P. W. C. Hyam 2 9 22.2% 1 (33%) -0.25
A. P. O'Brien 2 16 12.5% 2 (33%) -0.45
M. L. W. Bell 1 4 25.0% 2 (75%) +1.25
J. S. Bolger 1 6 16.7% 1 (33%) -0.71
E. A. L. Dunlop 1 3 33.3% 0 (33%) +4.67
J. H. M. Gosden 1 3 33.3% 0 (33%) +0.08
W. J. Haggas 1 3 33.3% 0 (33%) +4.67
J. H. Johnson 1 3 33.3% 1 (66%) +0.25
G. M. Lyons 1 2 50.0% 0 (50%) +9.50
B. J. Meehan 1 15 6.7% 4 (33%) -0.27
J. Noseda 1 13 7.7% 4 (38%) -0.62
M. G. Quinlan 1 1 100.0% 0 (100%) +25.00
K. A. Ryan 1 13 7.7% 1 (15%) -0.46
B. Smart 1 6 16.7% 3 (66%) -0.17
W. A. Ward 1 6 16.7% 0 (17%) +-0.25

A total of 113 trainers have had a runner in a Group race during the period with just 17 having recorded a success. An awful lot of 'Days Out' runs included. The trainers with the worst record are Clive Brittain (no win from 11 goes, 0-11), Paul Cole (0-10), Richard Fahey (0-10) & Barry Hills (0-10). Of those 4 trainers Fahey has not had a placed runner while the others have managed one apiece. Brittain & Fahey have produced a single Listed win at the Meeting in the same period.

There are two Listed races for juveniles at the Royal Meeting with the Windsor Castle at 5f and the Chesham Stakes at 7f. The 12 races during the 6 seasons have seen 2 wins for Hannon and single successes for John Best, Clive Brittain, David Brown, Richard Fahey, Michael Jarvis, Sylvester Kirk, Aiden O'Brien, Jamie Osborne, Bryan Smart & Wesley Ward. The trainer with the worst wins to runs record in Listed races at the Meeting have been Mark Johnston (0-11), Mick Channon (0-10) & Stan Moore (0-10).

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8. Distance Preferences

The data for Group races was split down by race distance to see whether trainers showed any differences in success in each category. The four race distances in the split were 5f, 6f, 7f & 8f. As with other areas the study showed interesting differences between trainers which can be usefully fed into race analysis. A few examples are given here and the full data, along with that for other splits, will be linked to from the daily 'Declarations Lists' during the 2012 season on days when Class 1 races are run.

Richard Hannon sets a good benchmark and the consistency of his record perhaps also shows that he has 'enough' runners in his samples to start to smooth out the final results. Look at his record for both Group and Listed races and his Strike Rate is between 12% to 16% for each race distance and both race types. He basically gets winners at the same rate at any distance and can clearly prepare one to compete in any category. But, it is instructive to see that his ROI on these similar Strike Rates varies markedly. For the 5-6f categories in Group races he delivers a small loss overall and the average SP of his winners is in the 4/1 to 5/1 range. For the 7f & 8f splits he returns a 60% profit and the average winning SP gets up to around 9/1 to 10/1. A useful exercise in understanding how British 2yo racing 'works' to define what the differences are for Hannon in knowing how his 2yos will compete at the longer distances relative to the quality of fields they will face.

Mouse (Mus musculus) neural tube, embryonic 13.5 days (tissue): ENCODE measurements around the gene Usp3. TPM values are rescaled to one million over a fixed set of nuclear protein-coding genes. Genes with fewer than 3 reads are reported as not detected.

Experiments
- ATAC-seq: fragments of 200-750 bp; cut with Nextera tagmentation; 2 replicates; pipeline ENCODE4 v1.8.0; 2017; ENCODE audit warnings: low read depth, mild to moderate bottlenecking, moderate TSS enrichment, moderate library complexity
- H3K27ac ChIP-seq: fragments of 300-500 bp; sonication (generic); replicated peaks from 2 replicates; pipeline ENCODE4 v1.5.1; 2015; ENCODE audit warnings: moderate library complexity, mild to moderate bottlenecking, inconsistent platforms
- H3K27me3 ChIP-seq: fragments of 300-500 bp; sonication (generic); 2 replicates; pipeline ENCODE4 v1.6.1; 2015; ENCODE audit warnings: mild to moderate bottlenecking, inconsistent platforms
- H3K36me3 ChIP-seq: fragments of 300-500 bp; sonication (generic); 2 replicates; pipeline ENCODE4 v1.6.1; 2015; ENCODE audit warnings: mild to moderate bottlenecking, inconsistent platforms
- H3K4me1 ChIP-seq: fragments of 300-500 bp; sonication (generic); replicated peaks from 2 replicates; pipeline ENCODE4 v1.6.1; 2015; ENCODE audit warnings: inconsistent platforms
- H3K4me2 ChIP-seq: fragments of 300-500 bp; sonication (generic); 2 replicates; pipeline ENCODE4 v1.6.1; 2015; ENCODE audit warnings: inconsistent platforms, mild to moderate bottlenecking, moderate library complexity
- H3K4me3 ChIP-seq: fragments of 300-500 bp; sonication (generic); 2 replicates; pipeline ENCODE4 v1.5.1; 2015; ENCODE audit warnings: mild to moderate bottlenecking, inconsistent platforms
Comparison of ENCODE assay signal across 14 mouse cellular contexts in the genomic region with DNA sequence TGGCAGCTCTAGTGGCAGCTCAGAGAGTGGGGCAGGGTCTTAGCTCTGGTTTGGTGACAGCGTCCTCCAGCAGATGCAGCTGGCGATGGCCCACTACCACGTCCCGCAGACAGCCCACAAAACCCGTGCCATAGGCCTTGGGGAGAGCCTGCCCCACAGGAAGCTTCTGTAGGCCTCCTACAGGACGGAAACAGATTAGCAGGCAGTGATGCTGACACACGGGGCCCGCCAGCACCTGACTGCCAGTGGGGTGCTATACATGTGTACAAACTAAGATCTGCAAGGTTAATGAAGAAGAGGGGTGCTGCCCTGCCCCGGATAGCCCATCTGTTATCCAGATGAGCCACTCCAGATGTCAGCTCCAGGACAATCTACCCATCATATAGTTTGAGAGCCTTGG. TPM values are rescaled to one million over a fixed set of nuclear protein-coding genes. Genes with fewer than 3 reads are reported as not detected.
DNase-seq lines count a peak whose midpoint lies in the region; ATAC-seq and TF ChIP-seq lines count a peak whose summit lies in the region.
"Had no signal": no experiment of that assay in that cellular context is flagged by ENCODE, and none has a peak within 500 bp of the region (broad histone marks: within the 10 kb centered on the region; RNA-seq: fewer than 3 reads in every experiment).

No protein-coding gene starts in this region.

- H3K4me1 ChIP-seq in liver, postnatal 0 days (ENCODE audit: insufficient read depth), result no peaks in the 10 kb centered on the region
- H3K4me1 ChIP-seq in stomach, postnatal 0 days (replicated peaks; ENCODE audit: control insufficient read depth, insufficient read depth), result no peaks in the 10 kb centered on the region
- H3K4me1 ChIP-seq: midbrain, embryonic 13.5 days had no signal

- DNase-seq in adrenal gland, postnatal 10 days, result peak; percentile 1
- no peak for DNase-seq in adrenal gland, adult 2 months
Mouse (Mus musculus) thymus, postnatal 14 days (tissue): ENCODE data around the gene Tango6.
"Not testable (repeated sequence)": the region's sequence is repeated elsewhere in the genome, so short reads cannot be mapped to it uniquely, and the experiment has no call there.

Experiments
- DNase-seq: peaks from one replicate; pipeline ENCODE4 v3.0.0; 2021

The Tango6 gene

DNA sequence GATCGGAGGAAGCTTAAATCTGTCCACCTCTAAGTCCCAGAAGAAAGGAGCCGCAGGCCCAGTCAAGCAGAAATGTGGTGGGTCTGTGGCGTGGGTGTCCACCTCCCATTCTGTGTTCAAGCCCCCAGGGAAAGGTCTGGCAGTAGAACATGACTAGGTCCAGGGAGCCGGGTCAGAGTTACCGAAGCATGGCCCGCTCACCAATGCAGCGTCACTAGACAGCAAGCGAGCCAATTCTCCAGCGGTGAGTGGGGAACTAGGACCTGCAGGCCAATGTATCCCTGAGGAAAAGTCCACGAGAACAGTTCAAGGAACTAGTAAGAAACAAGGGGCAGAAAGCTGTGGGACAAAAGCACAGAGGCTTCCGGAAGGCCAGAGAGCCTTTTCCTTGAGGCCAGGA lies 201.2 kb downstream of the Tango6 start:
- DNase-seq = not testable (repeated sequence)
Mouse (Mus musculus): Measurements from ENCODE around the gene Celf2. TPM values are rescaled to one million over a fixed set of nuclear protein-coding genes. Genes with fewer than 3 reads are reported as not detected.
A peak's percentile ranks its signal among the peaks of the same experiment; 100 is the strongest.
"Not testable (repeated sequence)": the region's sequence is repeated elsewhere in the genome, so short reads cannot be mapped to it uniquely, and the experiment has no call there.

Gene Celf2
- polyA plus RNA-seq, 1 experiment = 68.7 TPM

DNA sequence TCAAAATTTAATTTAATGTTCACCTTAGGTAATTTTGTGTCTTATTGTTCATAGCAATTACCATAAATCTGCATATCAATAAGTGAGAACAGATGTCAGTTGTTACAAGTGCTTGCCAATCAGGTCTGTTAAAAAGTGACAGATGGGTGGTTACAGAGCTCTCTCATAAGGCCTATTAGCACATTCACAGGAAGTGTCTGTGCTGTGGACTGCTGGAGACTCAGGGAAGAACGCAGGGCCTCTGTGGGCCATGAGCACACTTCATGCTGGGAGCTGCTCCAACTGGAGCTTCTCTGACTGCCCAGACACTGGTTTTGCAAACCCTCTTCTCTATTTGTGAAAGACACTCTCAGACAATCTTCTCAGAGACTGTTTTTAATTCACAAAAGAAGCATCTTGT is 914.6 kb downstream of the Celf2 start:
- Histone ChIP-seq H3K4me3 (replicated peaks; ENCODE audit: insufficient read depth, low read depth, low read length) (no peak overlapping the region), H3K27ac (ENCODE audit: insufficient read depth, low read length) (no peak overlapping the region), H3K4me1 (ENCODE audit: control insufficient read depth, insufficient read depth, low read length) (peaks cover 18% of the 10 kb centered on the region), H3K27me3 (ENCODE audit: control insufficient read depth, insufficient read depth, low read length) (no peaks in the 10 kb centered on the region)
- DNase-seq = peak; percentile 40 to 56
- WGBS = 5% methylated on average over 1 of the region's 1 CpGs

Mick Channon has a more varied record despite the large number or runners. In Group races he has a moderate record at 5f and a large loss. His returns at both 6f & 7f show Strike Rates around 13% and ROI around 100%. At 8f he is then 0-13. But, that is not the whole story and his Listed race record is poor with huge losses at 5f, 6f & 7f. His record at 8f is terrific with a 5-15 record and an ROI of 233%. What might that be saying about the way he chooses which horses to run in Listed & Group events? Also, what is it saying about how his horses seem to improve of 8f in late season? His Listed record at 8f owes a lot to his targeting of the Pontefract Silver Tankard.

Kevin Ryan is different in that he recognised his ability with sprinters some time ago and has targeted buying yearlings to compete in 2yo 5f & 6f races. 30% returns on his 5f runners in Group & Listed races on 18% & 12% Strike Rates. Lower Strike rates and 50% losses but a solid number of wins at 6f and probably showing how the 6f races are higher quality. The 5f to 6f runs account for around 85% of his Group & Listed runs. But, in an item that shows up with a number of trainers, he shows a high profit 7f runners in Group races and 8f in Listed events. Only a few runners but a long SP when one does pop up and probably indicating how the trainer's knowledge is flawed and can mislead the Market.

The item of profits on the few runners at one distance while the bulk of the runners produce losses shows up in reverse with the more 'Classic' minded handlers. Unlike Ryan they do not see themselves as competing in 2yo Group races out of choice and it is a necessary part of developing horses for 3yo careers. John Gosden, for example, has the bulk of his Group runners at 7f & 8f and they produce most of the wins but usually at a loss overall. Very few runners at 5f but they tend to be competitive when he does have them. Similar with Saeed bin Suroor where even a 25% Strike Rate with Group runners at 7f & 8f combined bring solid losses. 1-22 with his 5f & 6f Group runners but a 1-3 record at 5f means he returns a good profit. The same with his Listed runs where he has a 1-2 record at 5f and a profit.